Wednesday, February 08, 2006

Life with Nature

PUBLIC INFORMATION STATEMENT
NATIONAL WEATHER SERVICE FLAGSTAFF AZ
915 AM MST TUE FEB 7 2006

...RECORD DRY CONDITIONS CONTINUE OVER NORTHERN ARIZONA...

FOR THE PERIOD OF SEPTEMBER 1ST 2005 THROUGH FEBRUARY 6TH 2006... FLAGSTAFF HAS RECEIVED ONLY 2.49 INCHES OF PRECIPITATION (INCLUDING MELTED SNOW). THIS NOW SURPASSES THE PREVIOUS DRIEST AMOUNT WHICH WAS SET IN THE 1950-1951 SEASON. THE 2005-2006 PERIOD NOW REPRESENTS THE LEAST AMOUNT OF PRECIPITATION EVER RECORDED FOR THAT PERIOD IN THE HISTORICAL RECORDS WHICH BEGAN IN 1898. ... THE NORMAL SEASONAL SNOWFALL FOR THIS PERIOD SHOULD BE 56.0 INCHES. ... WINSLOW HAS ONLY RECEIVED 17% (0.62") OF THEIR NORMAL PRECIPITATION FOR THE SEPT 1ST THROUGH FEB 6TH PERIOD.

I live northeast of Flagstaff and my weather is more similar to that of Winslow than Flagstaff. We haven’t received one inch of precipitation at our house.

Two weeks ago I was getting a load of water and was watching hundreds of small blue birds checking frozen puddles. They were waiting for the ice to melt in puddles created from spilled water. Two robins were among the blue birds. There was a woman getting water who appeared to be in her seventies. I asked if she knew the name of the blue birds and she said she did not. She commented that this was the first time she had seen this species of bird and she had never seen robins in the area in January.

I’m noticing what I interpret to be signs of increasing stress among plants and animals. When we first moved to the land, Julie and I purchased a small tub to provide water for animals. At the time, our intention was to attract wildlife to be able to watch and photograph them. Now, my intention is to provide some water to alleviate stress during the drought.

When our septic system was installed, the backhoe uprooted but didn’t harm a prickly pear cactus. I moved it to a safe position and left it lying on top of the ground for about two or three months. I planted the cactus near our house and it did well and bloomed last summer. Recently, I noticed something had been feeding on it but the damage was not serious. Last Saturday I saw the culprit – a small chipmunk. I didn’t do anything to protect the cactus because I figured the small animal needed food and moisture. A few days later I arrived home and the cactus was gone – including the roots.

Recently, I have been seeing more antelope near the house. Interestingly, antelope will drink if water is available but can get their water from food. For so large an animal, that’s amazing to me.

Times are hard and will get more difficult. This will probably be a summer of numerous large forest and wild fires.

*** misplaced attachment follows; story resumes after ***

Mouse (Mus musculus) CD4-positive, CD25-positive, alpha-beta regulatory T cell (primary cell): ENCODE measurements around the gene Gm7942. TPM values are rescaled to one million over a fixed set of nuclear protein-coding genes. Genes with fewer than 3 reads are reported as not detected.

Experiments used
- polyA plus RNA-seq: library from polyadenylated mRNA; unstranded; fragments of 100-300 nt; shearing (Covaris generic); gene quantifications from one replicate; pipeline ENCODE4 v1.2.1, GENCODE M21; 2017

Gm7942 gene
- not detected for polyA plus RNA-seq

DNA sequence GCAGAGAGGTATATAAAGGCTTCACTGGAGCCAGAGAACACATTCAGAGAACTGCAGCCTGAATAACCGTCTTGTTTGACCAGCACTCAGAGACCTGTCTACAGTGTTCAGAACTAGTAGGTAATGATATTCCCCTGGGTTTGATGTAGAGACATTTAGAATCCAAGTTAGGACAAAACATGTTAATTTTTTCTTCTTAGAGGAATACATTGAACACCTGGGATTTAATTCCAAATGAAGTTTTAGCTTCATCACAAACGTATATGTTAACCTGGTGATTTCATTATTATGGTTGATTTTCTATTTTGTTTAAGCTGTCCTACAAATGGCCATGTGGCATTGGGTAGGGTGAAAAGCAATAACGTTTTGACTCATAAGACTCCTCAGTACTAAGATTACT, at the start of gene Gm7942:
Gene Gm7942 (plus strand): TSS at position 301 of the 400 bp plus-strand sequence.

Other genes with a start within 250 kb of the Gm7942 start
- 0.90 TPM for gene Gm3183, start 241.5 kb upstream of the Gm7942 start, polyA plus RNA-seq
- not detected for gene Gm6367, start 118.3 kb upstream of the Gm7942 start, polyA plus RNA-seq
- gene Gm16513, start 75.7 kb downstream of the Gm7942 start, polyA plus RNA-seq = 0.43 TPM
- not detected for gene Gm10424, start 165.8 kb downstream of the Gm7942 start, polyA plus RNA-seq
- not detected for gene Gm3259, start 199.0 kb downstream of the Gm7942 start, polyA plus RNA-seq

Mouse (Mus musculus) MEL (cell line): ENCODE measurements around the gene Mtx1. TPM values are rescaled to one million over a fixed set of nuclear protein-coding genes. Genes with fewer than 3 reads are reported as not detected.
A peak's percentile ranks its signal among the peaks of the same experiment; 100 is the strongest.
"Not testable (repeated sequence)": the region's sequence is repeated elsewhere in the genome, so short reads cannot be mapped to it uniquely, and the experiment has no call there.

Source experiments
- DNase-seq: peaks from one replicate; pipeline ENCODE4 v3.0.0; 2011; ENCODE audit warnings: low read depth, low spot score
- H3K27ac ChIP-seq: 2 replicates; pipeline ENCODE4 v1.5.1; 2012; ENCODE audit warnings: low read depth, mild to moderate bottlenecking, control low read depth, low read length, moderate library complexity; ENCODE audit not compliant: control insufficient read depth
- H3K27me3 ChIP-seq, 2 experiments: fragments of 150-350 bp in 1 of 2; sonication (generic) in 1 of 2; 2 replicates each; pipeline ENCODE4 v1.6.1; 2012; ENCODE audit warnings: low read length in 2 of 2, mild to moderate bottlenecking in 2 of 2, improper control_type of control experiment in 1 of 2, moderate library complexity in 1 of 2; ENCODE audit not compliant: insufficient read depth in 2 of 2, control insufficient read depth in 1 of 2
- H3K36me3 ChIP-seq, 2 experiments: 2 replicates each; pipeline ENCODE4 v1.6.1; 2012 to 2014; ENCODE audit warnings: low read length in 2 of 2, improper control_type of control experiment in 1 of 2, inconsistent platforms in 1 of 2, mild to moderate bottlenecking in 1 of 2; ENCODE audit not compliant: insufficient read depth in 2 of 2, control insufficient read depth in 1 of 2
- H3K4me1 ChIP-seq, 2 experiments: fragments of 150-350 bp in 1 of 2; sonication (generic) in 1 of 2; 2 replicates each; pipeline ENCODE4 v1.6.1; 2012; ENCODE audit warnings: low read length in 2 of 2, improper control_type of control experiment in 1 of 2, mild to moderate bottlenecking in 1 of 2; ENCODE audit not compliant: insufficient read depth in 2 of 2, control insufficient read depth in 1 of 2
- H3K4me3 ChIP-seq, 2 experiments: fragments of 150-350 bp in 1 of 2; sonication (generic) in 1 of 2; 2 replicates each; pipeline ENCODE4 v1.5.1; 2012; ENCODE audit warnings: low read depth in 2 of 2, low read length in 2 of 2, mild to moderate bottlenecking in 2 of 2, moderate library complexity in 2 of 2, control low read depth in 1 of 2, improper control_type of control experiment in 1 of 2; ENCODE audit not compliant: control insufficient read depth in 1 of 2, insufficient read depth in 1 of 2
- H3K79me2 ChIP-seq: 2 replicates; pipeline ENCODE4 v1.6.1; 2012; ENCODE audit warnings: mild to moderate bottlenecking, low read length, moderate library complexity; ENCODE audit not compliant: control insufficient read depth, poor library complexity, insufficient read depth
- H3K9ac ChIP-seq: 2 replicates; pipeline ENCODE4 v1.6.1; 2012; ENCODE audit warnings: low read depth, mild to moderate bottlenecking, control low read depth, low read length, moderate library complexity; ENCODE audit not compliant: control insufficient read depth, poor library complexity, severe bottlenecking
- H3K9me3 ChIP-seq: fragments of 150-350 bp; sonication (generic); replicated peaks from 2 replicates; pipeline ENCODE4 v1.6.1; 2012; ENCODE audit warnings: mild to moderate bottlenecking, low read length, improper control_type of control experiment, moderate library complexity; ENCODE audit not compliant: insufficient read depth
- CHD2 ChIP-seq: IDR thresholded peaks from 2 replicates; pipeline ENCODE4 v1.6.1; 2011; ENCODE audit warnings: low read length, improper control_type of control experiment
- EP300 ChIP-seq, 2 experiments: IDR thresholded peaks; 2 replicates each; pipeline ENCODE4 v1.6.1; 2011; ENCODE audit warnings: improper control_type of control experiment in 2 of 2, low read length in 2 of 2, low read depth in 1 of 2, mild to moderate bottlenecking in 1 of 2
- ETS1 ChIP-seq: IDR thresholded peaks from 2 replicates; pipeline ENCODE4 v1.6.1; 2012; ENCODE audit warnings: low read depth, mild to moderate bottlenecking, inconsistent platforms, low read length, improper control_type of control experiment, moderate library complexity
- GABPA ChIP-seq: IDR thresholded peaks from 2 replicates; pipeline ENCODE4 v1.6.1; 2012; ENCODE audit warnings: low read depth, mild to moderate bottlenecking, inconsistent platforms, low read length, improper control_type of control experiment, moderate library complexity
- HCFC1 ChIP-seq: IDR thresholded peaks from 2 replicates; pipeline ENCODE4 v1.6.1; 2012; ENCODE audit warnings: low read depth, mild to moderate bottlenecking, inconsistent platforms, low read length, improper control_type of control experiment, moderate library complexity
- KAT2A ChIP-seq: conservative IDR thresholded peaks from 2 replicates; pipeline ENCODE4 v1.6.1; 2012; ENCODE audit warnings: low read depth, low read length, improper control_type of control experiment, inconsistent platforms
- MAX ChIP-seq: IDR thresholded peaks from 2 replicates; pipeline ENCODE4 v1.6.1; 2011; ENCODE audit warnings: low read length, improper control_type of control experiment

On a brighter side, Julie ordered a new bird feeder recently. The feeder fits into a window by our kitchen table and extends into the room. On the weekends, it’s quite enjoyable to have breakfast while watching birds only two feet away on the other side of the one-way glass. Also, the small bird that is obsessed with her reflection is hilarious.

Life with nature is wonderful!

7 Comments:

Blogger Buffalo said...

We can only hope it is a cycle, not a change.

2/08/2006 10:47:00 AM  
Blogger Gaye said...

I love to watch birds around feeders; especially bluebirds...

2/08/2006 10:55:00 AM  
Blogger anonymous julie said...

Very different from the weather I know here in the Midwest, and thus really interesting to read and to imagine experiencing. Thanks!

2/08/2006 02:51:00 PM  
Blogger The Michael said...

I just heard on the news that roughly half of the Evangelical Christian denominations are siding with the rest of us on the issue of global warming, as, DUH, you would expect people who claimed to have "Christian" values to do. Of course, the other half, including the Southern Baptists, are still in denial, which is no big surprise to me, which would infer by association that their favorite president isn't sitting at the right hand of God. Their belief in and interpretation of 'the second coming", which lets them off the hook because God is going to clean it all up anyway, is going to kill us all.

Alaska is experiencing the same problems, only worse. The permafrost is melting, heaving up the earth all over the place, species are migrating North, and the animals used to colder climes are under extreme stress. I hope your location isn't seeing a permanent change in climate.......even a desert can die.

2/08/2006 06:22:00 PM  
Blogger Anvilcloud said...

Wow! the desert is just that. We once had a little feeder that attached to the window. I wonder (as opposed to I_Wonder) what happened to it?

2/09/2006 09:28:00 AM  
Blogger still waters said...

I didn't know that about antelope. You're right, that's pretty amazing that such a large animal can survive on the moisture content of its food.

2/09/2006 10:19:00 AM  
Blogger Norene said...

it sounds wonderful where you live. antelope and birds at the feeder. the animals are lucky to have you there looking out for them.

2/10/2006 01:41:00 AM  

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